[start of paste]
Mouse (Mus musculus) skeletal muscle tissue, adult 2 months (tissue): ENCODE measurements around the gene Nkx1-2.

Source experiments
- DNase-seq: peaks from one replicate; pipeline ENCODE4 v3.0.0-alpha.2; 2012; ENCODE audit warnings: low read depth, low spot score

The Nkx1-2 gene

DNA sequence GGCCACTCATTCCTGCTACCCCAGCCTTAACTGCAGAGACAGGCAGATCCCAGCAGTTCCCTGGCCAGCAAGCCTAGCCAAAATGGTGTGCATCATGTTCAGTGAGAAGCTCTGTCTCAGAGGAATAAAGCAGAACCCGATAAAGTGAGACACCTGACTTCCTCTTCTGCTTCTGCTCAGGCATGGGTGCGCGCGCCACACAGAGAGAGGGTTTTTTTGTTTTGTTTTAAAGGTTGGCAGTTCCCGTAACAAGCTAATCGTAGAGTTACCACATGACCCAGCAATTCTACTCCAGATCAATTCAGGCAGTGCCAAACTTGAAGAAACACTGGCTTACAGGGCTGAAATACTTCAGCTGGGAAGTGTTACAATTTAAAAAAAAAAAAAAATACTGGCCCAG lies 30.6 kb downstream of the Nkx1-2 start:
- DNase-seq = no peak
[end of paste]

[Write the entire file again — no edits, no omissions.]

Mouse (Mus musculus) skeletal muscle tissue, adult 2 months (tissue): ENCODE measurements around the gene Nkx1-2.

Source experiments
- DNase-seq: peaks from one replicate; pipeline ENCODE4 v3.0.0-alpha.2; 2012; ENCODE audit warnings: low read depth, low spot score

The Nkx1-2 gene

DNA sequence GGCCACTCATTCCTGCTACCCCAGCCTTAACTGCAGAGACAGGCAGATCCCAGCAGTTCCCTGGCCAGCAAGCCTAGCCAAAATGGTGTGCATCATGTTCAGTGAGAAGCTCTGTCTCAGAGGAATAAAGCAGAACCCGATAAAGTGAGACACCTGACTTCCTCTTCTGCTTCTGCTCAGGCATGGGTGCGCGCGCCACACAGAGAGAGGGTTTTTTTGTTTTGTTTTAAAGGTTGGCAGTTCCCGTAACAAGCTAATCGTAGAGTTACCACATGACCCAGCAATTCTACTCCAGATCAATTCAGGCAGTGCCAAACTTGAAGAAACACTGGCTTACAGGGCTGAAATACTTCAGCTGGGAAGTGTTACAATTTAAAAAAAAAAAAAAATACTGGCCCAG lies 30.6 kb downstream of the Nkx1-2 start:
- DNase-seq = no peak